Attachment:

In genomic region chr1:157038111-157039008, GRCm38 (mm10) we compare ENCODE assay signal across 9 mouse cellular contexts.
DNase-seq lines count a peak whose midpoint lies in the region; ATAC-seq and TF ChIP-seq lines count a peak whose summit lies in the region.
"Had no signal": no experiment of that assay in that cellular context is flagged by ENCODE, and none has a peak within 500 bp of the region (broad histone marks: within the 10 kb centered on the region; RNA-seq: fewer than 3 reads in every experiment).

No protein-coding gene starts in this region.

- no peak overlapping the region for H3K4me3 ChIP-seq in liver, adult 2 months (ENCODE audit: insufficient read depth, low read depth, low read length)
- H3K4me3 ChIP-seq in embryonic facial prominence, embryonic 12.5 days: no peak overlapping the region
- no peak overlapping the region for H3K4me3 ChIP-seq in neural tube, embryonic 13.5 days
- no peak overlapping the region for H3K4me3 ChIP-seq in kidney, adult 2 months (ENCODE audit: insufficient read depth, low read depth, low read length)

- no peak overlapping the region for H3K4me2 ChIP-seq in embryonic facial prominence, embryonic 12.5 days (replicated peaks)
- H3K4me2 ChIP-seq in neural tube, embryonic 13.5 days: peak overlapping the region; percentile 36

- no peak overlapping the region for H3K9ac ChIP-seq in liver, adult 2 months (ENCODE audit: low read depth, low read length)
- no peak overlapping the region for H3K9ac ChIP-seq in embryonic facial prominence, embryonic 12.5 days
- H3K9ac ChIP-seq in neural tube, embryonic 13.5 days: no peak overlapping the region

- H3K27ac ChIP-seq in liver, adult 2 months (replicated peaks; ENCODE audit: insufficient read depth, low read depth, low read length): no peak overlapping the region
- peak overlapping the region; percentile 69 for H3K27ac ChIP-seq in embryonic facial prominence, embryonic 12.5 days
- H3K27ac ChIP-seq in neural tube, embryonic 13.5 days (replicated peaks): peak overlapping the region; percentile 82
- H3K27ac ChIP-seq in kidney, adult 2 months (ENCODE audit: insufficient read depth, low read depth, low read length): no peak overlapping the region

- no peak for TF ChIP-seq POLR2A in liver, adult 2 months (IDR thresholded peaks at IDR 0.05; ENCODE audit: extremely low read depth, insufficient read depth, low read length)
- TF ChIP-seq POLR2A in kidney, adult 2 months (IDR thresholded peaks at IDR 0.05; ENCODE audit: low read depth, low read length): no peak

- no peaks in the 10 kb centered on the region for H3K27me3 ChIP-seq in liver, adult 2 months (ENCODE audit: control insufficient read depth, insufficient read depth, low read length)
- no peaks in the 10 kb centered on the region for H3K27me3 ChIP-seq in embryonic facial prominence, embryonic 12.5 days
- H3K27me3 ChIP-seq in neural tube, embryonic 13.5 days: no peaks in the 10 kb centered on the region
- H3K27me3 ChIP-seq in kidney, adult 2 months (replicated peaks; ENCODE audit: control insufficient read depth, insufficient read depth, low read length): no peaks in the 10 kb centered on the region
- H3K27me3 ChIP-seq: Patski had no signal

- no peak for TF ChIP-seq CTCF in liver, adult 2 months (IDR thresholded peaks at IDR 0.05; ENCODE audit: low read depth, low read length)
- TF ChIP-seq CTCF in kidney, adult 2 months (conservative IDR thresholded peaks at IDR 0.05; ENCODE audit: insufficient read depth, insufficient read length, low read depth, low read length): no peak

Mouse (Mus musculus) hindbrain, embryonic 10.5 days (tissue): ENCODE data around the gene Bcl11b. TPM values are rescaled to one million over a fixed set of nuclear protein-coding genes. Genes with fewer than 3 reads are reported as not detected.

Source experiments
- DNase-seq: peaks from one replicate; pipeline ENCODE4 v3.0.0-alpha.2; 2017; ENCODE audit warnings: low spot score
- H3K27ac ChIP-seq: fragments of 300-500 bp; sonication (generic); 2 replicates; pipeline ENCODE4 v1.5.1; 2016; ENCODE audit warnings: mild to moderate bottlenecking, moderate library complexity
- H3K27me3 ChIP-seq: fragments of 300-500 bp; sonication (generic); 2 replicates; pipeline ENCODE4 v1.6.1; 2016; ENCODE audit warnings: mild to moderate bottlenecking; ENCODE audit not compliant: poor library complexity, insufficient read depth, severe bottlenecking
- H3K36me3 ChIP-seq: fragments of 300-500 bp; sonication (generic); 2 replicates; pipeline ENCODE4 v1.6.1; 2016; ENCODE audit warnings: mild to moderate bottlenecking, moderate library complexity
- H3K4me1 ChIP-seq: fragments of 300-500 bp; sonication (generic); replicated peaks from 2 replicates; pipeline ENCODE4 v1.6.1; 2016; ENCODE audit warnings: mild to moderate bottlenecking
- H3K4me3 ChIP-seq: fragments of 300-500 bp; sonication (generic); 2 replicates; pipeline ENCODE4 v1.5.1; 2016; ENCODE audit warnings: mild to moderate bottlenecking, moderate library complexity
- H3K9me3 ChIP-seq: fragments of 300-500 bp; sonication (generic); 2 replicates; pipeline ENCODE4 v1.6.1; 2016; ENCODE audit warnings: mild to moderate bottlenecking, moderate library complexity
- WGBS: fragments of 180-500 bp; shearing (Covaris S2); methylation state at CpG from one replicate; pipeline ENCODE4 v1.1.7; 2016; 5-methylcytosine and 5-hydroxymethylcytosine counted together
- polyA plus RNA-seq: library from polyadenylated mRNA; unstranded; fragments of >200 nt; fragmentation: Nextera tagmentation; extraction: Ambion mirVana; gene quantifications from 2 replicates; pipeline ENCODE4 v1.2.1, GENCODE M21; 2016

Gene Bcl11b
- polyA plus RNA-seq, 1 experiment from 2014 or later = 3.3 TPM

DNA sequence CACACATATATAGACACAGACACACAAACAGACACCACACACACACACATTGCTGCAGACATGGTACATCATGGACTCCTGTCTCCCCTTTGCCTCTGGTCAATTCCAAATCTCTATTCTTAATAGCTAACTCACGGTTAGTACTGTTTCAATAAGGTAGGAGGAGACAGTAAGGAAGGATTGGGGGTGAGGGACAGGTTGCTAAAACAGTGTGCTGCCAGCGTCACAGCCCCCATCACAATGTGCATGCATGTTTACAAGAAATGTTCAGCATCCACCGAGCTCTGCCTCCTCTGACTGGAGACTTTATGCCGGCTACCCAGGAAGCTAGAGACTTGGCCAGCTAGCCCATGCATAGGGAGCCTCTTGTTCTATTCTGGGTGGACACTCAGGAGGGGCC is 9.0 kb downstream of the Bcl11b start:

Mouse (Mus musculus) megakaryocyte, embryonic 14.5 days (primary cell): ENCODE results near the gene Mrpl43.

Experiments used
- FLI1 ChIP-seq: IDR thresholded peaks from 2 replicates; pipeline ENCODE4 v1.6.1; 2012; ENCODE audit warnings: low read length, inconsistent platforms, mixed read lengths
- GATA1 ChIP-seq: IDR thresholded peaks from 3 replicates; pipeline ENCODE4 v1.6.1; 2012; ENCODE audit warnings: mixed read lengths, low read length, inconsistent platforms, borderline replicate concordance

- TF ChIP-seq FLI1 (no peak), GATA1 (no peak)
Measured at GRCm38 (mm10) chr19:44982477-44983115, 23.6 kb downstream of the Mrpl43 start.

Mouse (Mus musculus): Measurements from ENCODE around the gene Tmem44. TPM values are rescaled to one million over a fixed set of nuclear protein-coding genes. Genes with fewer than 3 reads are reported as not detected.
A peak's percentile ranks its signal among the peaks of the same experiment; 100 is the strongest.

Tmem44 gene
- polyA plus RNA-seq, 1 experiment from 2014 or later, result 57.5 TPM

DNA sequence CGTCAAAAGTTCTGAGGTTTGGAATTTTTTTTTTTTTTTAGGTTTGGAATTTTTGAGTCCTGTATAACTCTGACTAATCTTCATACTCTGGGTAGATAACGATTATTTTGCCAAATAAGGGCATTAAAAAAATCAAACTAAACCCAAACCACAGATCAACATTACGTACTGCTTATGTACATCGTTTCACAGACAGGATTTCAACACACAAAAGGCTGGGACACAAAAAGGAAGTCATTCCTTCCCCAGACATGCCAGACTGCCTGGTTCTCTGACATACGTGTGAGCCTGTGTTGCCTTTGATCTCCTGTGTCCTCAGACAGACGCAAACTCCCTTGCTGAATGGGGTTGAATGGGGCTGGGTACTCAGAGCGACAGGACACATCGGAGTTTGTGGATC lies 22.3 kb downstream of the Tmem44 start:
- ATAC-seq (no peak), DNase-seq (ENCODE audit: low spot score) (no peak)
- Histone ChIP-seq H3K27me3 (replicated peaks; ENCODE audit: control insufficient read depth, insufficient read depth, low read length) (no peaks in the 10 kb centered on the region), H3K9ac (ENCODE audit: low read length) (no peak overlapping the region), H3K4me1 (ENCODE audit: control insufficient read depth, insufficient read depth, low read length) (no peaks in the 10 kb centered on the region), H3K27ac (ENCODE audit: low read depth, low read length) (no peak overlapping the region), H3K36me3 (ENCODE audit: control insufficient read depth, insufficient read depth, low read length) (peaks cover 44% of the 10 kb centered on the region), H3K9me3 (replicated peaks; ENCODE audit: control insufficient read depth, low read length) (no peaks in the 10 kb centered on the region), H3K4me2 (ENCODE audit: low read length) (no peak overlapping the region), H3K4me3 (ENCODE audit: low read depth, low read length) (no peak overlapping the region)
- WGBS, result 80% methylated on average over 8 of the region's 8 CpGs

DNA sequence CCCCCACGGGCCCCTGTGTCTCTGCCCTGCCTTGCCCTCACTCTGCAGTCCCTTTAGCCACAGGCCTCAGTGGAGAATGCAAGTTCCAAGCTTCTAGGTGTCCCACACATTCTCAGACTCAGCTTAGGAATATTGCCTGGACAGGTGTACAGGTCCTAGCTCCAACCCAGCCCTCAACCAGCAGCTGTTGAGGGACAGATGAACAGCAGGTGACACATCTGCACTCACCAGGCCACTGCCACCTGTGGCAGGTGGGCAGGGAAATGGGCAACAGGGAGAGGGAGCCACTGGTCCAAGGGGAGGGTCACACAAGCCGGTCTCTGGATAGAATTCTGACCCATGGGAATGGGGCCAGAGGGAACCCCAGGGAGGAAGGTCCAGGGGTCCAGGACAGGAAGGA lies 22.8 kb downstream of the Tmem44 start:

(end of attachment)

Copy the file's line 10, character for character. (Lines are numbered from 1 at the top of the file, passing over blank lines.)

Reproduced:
- H3K4me2 ChIP-seq in neural tube, embryonic 13.5 days: peak overlapping the region; percentile 36